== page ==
Votel: I think he personally has internalized it. I couldn’t make a comment if he has done it across the government as I don’t have that particular perspective. I know from my interactions with the Prime Minister, which are routine, that he clearly sees a need for an inclusive approach going forward.
Bergen: He has expressed that to you?
Bergen: ISIS is a symptom of some deep problems: Sunni-Shia rivalry, Iran-Saudi rivalry in the region, and the collapse of Arab governance. Do you think five years from now you will be fighting a son of ISIS or a grandson of ISIS? Will there be other iterations of ISIS?
Votel: I hope in five years we won’t be fighting a son of ISIS, but these terrorist groups don’t just evaporate. There will be remnants and they will have to be addressed. What the coalition can do is to help the Iraqi security services to develop capabilities. Ultimately they will have to own this.
Bergen: What happens in Syria after the defeat of ISIS?
Votel: The Islamic State won’t completely evaporate; there will be a need to address that with our indigenous partners on the ground. Removing ISIS as a physical caliphate, in and of itself, probably will not be enough to be the trigger that brings stability to Syria, but it’s a necessary precondition for stability that this group is neutralized.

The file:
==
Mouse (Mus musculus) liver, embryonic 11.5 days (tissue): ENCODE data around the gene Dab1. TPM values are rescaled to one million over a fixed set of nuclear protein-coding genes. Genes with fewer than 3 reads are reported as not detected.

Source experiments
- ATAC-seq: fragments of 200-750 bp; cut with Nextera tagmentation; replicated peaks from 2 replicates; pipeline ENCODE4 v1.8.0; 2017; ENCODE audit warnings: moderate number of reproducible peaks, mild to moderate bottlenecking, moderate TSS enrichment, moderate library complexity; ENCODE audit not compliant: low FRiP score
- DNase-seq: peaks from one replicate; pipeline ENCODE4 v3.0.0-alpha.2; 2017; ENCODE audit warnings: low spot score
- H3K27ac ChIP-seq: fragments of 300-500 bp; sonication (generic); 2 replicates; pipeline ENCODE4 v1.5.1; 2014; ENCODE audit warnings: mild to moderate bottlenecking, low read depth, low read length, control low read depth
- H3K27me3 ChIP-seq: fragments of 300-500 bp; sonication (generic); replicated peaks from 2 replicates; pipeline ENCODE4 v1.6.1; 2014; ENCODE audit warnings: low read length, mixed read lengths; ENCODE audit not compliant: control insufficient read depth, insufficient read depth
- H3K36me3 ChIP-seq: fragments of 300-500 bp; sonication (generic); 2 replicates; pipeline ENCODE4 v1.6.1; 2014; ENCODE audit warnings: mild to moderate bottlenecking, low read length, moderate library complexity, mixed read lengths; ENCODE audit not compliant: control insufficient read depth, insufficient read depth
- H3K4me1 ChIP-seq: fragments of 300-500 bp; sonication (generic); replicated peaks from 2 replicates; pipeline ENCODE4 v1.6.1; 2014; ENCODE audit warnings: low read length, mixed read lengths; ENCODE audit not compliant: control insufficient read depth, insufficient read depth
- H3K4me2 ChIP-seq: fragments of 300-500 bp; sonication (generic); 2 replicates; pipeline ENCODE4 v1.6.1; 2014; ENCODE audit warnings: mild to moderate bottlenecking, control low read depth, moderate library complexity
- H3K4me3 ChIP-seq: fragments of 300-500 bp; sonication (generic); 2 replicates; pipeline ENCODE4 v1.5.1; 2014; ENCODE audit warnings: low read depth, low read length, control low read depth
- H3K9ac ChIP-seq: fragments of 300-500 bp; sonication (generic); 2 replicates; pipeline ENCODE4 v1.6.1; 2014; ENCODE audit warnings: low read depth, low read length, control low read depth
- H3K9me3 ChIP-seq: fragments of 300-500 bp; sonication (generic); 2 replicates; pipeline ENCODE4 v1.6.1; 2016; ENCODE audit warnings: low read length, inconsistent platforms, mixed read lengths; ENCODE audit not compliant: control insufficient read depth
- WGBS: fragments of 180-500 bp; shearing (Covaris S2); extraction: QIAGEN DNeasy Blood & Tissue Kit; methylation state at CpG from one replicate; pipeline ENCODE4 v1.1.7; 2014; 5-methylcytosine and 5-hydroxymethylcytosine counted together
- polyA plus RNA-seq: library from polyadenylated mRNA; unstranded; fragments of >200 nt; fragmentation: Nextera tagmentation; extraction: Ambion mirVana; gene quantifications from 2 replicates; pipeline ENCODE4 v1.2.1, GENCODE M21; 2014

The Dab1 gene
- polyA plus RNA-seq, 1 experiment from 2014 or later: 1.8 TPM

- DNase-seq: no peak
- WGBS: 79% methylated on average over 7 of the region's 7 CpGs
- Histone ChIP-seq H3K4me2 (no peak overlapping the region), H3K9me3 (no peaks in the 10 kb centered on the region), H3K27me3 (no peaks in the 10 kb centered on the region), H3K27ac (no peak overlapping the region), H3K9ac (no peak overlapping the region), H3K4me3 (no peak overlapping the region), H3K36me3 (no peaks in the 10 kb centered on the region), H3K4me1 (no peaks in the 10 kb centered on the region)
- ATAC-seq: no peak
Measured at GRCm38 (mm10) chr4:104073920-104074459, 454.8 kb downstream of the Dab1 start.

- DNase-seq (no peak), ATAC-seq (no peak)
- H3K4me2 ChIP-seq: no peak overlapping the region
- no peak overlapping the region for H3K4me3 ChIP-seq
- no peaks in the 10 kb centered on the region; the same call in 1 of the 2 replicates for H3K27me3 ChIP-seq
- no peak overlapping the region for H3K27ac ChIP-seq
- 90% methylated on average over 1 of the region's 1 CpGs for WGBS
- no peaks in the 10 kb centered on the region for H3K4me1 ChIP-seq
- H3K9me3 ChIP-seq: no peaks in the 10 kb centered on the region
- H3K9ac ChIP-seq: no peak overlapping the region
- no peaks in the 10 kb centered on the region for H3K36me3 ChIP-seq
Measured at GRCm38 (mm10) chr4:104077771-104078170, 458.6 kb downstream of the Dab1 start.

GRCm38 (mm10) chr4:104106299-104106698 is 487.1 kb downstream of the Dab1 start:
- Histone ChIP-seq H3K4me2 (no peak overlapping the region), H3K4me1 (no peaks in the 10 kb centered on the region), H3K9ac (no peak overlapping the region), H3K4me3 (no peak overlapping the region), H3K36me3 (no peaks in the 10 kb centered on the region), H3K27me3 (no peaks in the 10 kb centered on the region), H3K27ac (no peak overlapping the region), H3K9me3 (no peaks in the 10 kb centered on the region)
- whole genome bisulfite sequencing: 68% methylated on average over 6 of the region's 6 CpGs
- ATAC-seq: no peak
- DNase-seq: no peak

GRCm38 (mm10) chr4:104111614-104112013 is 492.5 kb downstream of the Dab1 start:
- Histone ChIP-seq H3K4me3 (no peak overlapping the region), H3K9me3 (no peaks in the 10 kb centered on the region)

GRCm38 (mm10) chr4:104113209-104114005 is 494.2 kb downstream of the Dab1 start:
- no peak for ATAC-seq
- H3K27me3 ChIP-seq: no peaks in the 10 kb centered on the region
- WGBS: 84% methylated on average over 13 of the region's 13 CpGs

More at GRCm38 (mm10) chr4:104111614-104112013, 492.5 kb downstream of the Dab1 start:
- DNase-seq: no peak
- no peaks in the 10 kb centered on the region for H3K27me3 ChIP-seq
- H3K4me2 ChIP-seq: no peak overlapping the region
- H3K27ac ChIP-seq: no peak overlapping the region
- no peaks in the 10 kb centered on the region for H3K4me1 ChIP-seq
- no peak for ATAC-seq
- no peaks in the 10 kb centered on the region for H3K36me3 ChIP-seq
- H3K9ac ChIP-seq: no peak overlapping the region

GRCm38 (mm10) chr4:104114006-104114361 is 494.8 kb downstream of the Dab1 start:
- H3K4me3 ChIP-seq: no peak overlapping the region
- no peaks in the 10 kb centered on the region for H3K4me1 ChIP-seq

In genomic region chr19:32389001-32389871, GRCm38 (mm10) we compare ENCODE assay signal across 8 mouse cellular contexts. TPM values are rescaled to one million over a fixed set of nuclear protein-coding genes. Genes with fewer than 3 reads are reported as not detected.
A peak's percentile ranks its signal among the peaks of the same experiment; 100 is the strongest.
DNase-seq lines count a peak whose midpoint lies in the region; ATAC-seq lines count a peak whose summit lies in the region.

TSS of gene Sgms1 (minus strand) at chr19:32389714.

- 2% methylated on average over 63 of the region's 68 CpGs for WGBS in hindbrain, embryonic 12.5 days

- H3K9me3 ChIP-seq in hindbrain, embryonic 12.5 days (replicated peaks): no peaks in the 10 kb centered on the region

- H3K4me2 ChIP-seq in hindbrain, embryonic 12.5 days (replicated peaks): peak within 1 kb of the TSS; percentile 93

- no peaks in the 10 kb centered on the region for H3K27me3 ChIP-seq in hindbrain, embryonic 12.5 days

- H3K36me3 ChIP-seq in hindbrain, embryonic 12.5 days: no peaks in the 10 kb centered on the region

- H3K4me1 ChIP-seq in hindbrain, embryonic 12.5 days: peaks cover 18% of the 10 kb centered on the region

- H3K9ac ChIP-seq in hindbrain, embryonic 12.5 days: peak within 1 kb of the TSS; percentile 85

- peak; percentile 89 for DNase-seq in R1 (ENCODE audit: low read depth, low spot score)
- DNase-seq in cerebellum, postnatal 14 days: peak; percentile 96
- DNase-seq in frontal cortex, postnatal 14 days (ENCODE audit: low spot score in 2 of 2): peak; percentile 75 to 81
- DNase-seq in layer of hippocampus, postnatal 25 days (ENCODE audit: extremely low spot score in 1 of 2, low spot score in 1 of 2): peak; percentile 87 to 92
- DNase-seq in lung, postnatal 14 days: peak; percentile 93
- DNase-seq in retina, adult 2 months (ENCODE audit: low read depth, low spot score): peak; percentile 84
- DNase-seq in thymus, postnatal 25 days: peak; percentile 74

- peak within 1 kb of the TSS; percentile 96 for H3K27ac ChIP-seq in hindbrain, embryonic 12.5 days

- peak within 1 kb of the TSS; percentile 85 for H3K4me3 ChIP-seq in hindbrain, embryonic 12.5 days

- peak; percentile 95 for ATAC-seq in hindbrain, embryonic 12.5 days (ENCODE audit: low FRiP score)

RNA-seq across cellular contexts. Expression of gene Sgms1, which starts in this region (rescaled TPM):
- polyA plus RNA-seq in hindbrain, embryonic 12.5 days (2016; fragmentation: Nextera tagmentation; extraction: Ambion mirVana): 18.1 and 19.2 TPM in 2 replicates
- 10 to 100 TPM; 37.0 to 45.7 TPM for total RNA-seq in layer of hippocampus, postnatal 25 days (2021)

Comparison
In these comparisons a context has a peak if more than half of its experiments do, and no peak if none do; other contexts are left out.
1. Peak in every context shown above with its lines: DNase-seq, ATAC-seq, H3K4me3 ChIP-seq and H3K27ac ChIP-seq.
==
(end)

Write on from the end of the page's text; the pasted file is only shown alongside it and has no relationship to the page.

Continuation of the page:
Bergen: What is your plan for the many thousands of fighters from around the Arab world and from Europe who are now fighting with ISIS that may not be killed on the battlefield? Is there a plan to prevent them from leaving for the West or elsewhere?
Votel: This is a real challenge; in Iraq there is a legitimate government that they can be turned over to and there is a justice system that can deal with them. It becomes a little more tricky in a place like Syria.
Bergen: Are you concerned about the al Qaeda affiliate known as Nusra in Syria?
Votel: It’s very strong, very powerful. It has taken a long-term view, and it poses a long-term threat to the region and beyond. They are focused right now internally in Syria, but at their core they are al Qaeda and so I think they have longer and broader goals. In terms of size, it’s several thousand fighters and is a very capable organization that has demonstrated success in its operations against the Assad regime.
Bergen: Is there a possibility that what remains of ISIS joins Nusra despite the fact that right now they are at odds with each other?
Votel: I don’t see anything now that would suggest that, but these organizations are highly adaptive. There is no way of predicting what their relations are after this. We have to consider the possibility that what remains of ISIS will try and join up with other like-minded groups.